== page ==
Sholay: The Making of a Classic - Anupama Chopra
Anupama Chopra's 'biography' on the Greatest Film Ever Made reads like a thriller. 
I always prided myself on knowing every bit of trivia about Sholay but this book managed to dig out a million more. The stories behind the legends were delicious and did not sag even on multiple readings. The importance of Sholay in the history of Indian cinema was brought out with a mix of drama and objectivity. The stars went from humans to gods and back again.  
And most importantly, it made us thank our lucky stars. Imagine, if Shatrughan Sinha had played Jai and if Amitabh Bachchan had played Gabbar. 
But then when you think about it, they eventually did. 1, 2.


To be or not to be Amitabh Bachchan - Khalid Mohammed 
This book was released on the 60th birthday of Amitabh Bachchan (2002) and the cover price was Rs 3000. In early 2003, this book was available in the Bid 'n' Win programme of Sahara Airlines and a friend bought it for Rs 1000. I flew Sahara only to buy this book (and I bid Rs 1500 just to be sure that I got it). 
It is a luscious coffee table book with pictures from his childhood, his early days, films and life till then. What was meant to be an eulogy turned out to be an interesting appraisal of his life and works. Strictly speaking, this is not a book on film but on a film-star. But then, that star is the one who was an industry by himself.

Satyajit Ray: A Vision of Cinema - Nemai Ghosh and Andrew Robinson
For my birthday in 2005, my wife made a friend pick up this book (from a wonderful store called Walden) and lug  it all the way from Hyderabad to Mumbai so that she could gift it to me. 
It is a mind-bogglingly beautiful album of photographs by Nemai Ghosh on the sets of Ray's films, organised by films as well as by themes. The photographs - mostly B&W - were accompanied by a commentary from Ray's biographer, Andrew Robinson and contained many rare visuals from Ray's shooting scripts and sketchbooks. 
One of the most uplifting things in life is to watch a man who's in love with his work go about it. And when you have an acknowledged master of photography chronicling it, it becomes quite unforgettable.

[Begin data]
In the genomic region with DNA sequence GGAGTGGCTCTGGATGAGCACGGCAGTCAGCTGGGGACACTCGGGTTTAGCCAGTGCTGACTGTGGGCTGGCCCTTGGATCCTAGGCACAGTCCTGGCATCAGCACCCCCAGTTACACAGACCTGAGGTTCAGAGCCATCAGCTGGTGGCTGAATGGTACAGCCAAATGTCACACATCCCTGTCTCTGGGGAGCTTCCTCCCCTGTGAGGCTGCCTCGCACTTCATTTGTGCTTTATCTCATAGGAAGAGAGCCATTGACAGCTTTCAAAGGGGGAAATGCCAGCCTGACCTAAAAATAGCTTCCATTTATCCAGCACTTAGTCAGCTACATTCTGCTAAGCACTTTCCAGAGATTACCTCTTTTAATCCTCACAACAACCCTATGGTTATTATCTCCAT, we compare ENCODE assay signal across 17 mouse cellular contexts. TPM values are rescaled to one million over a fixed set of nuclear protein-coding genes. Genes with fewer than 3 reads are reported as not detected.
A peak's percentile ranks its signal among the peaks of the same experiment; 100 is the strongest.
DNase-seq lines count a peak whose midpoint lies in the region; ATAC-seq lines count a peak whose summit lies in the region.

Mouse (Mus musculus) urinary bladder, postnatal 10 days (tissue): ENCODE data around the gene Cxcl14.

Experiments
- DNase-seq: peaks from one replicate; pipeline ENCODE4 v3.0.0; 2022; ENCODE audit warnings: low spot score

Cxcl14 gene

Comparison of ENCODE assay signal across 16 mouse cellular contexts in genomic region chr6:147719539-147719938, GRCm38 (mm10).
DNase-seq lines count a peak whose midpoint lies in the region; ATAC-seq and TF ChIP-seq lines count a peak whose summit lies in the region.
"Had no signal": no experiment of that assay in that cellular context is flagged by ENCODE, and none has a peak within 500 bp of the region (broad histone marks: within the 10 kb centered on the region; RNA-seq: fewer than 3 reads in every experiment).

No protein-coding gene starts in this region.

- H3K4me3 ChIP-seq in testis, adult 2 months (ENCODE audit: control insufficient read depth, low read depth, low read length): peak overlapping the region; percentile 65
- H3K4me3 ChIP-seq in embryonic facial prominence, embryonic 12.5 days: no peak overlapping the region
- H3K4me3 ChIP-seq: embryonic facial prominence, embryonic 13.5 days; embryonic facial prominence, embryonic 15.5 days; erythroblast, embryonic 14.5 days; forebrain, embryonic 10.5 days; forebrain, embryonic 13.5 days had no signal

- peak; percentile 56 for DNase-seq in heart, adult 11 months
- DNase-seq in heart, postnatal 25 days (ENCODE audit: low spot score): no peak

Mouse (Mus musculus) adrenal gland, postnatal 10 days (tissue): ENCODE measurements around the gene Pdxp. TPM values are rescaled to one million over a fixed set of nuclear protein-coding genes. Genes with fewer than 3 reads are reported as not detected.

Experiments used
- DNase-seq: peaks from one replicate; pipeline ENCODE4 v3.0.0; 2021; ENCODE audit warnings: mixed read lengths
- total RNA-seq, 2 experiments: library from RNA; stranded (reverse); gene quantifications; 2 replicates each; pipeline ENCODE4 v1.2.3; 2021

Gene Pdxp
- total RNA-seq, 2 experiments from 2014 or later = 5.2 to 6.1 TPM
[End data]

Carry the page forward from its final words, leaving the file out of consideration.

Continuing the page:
Movie Game Book - Pierre Murat and Michel Grisolia
Bollywood sorely needs a parlour game book like this. 
Apart from short profiles of stars, directors and film genres, the book has some really nifty games which had pull-outs, hidden puzzles, mix-and-match visuals and were really games and not merely trivia quizzes. Matching muses with directors, identifying heroines from their torsos, pulling out a poster design to reveal a film's names are too cool for description. 
A book on a visual medium should be visually delightful and this book fits the bill perfectly. I remember spotting it in a pile of on-sale books and getting hooked in a flash.      

10 Bad Dates with DeNiro - Richard T Kelly (ed)
The concept of this book is just unbelievably perfect. Eclectic lists on cool cigarette scenes, unusual murder weapons, severed heads, sex scenes and drunk scenes from world cinema are made in cine-heaven. Admittedly, some of the entries are from films I am not familiar with but the concept was, well, perfect. 
By the way, the list in the title refers to the 10 films in which Mr De Niro acted boorishly - even violently - with his on-screen women.
Sweet! Errr no, not sweet... basically, they are a few things we don't want to learn from him.

So, you want to add your own favourites?